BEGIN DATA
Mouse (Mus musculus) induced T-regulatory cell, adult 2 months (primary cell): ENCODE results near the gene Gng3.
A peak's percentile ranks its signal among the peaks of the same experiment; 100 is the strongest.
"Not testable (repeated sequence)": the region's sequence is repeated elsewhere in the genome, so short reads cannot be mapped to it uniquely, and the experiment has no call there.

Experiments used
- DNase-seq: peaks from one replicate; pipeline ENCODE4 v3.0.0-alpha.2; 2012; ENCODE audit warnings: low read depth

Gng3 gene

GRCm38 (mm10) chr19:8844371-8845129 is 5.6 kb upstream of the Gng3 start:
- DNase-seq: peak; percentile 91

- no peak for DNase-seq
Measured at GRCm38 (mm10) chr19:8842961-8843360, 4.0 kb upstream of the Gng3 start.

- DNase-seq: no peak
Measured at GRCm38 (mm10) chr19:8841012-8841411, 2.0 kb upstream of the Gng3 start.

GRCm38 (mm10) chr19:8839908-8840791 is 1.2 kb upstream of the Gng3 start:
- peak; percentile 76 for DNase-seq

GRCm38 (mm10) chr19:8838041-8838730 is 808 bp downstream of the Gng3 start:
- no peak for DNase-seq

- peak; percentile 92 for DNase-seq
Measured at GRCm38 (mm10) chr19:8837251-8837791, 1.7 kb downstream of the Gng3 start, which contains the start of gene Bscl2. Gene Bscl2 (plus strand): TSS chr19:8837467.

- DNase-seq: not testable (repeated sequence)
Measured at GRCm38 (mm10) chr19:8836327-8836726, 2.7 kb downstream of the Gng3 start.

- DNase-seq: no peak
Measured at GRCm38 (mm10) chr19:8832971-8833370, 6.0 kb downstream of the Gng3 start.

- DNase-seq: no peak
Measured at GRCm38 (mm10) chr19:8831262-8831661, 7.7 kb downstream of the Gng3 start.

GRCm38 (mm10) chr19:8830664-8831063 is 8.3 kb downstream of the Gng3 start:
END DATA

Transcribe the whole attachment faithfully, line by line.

Mouse (Mus musculus) induced T-regulatory cell, adult 2 months (primary cell): ENCODE results near the gene Gng3.
A peak's percentile ranks its signal among the peaks of the same experiment; 100 is the strongest.
"Not testable (repeated sequence)": the region's sequence is repeated elsewhere in the genome, so short reads cannot be mapped to it uniquely, and the experiment has no call there.

Experiments used
- DNase-seq: peaks from one replicate; pipeline ENCODE4 v3.0.0-alpha.2; 2012; ENCODE audit warnings: low read depth

Gng3 gene

GRCm38 (mm10) chr19:8844371-8845129 is 5.6 kb upstream of the Gng3 start:
- DNase-seq: peak; percentile 91

- no peak for DNase-seq
Measured at GRCm38 (mm10) chr19:8842961-8843360, 4.0 kb upstream of the Gng3 start.

- DNase-seq: no peak
Measured at GRCm38 (mm10) chr19:8841012-8841411, 2.0 kb upstream of the Gng3 start.

GRCm38 (mm10) chr19:8839908-8840791 is 1.2 kb upstream of the Gng3 start:
- peak; percentile 76 for DNase-seq

GRCm38 (mm10) chr19:8838041-8838730 is 808 bp downstream of the Gng3 start:
- no peak for DNase-seq

- peak; percentile 92 for DNase-seq
Measured at GRCm38 (mm10) chr19:8837251-8837791, 1.7 kb downstream of the Gng3 start, which contains the start of gene Bscl2. Gene Bscl2 (plus strand): TSS chr19:8837467.

- DNase-seq: not testable (repeated sequence)
Measured at GRCm38 (mm10) chr19:8836327-8836726, 2.7 kb downstream of the Gng3 start.

- DNase-seq: no peak
Measured at GRCm38 (mm10) chr19:8832971-8833370, 6.0 kb downstream of the Gng3 start.

- DNase-seq: no peak
Measured at GRCm38 (mm10) chr19:8831262-8831661, 7.7 kb downstream of the Gng3 start.

GRCm38 (mm10) chr19:8830664-8831063 is 8.3 kb downstream of the Gng3 start: